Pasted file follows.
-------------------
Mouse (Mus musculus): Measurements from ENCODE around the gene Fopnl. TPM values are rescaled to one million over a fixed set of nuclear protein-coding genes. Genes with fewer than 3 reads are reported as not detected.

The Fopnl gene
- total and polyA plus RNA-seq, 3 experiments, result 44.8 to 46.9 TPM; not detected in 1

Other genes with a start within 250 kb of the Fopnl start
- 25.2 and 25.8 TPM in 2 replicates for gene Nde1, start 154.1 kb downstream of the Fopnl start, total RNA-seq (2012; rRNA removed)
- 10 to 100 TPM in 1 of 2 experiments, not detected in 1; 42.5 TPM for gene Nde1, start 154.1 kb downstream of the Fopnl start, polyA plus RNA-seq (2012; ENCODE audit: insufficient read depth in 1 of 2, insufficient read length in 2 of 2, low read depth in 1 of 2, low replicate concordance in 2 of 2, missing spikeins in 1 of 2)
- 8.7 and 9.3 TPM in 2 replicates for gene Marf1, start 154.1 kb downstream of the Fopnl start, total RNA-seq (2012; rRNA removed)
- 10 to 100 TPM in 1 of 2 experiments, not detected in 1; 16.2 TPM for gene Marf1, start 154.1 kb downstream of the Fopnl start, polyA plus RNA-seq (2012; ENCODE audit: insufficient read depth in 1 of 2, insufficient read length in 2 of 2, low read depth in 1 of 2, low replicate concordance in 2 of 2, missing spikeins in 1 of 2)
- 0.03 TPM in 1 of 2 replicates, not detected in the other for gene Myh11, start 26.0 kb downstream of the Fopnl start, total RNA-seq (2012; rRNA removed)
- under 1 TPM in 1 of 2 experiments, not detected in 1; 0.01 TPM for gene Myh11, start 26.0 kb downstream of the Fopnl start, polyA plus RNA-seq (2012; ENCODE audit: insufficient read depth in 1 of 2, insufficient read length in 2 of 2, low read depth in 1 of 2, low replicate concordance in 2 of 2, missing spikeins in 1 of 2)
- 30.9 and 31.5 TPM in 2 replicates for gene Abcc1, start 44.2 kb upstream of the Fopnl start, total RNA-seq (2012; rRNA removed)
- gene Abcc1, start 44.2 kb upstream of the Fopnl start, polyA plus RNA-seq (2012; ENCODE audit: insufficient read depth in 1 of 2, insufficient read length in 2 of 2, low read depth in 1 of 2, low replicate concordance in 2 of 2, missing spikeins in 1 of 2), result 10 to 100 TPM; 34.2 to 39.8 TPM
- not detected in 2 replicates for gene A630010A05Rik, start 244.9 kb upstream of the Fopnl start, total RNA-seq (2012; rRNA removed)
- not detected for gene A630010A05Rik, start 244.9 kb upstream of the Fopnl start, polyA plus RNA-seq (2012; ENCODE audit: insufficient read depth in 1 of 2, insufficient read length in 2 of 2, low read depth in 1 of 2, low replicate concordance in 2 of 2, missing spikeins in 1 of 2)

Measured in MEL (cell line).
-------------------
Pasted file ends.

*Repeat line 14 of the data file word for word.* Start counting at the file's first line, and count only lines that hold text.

- not detected for gene A630010A05Rik, start 244.9 kb upstream of the Fopnl start, polyA plus RNA-seq (2012; ENCODE audit: insufficient read depth in 1 of 2, insufficient read length in 2 of 2, low read depth in 1 of 2, low replicate concordance in 2 of 2, missing spikeins in 1 of 2)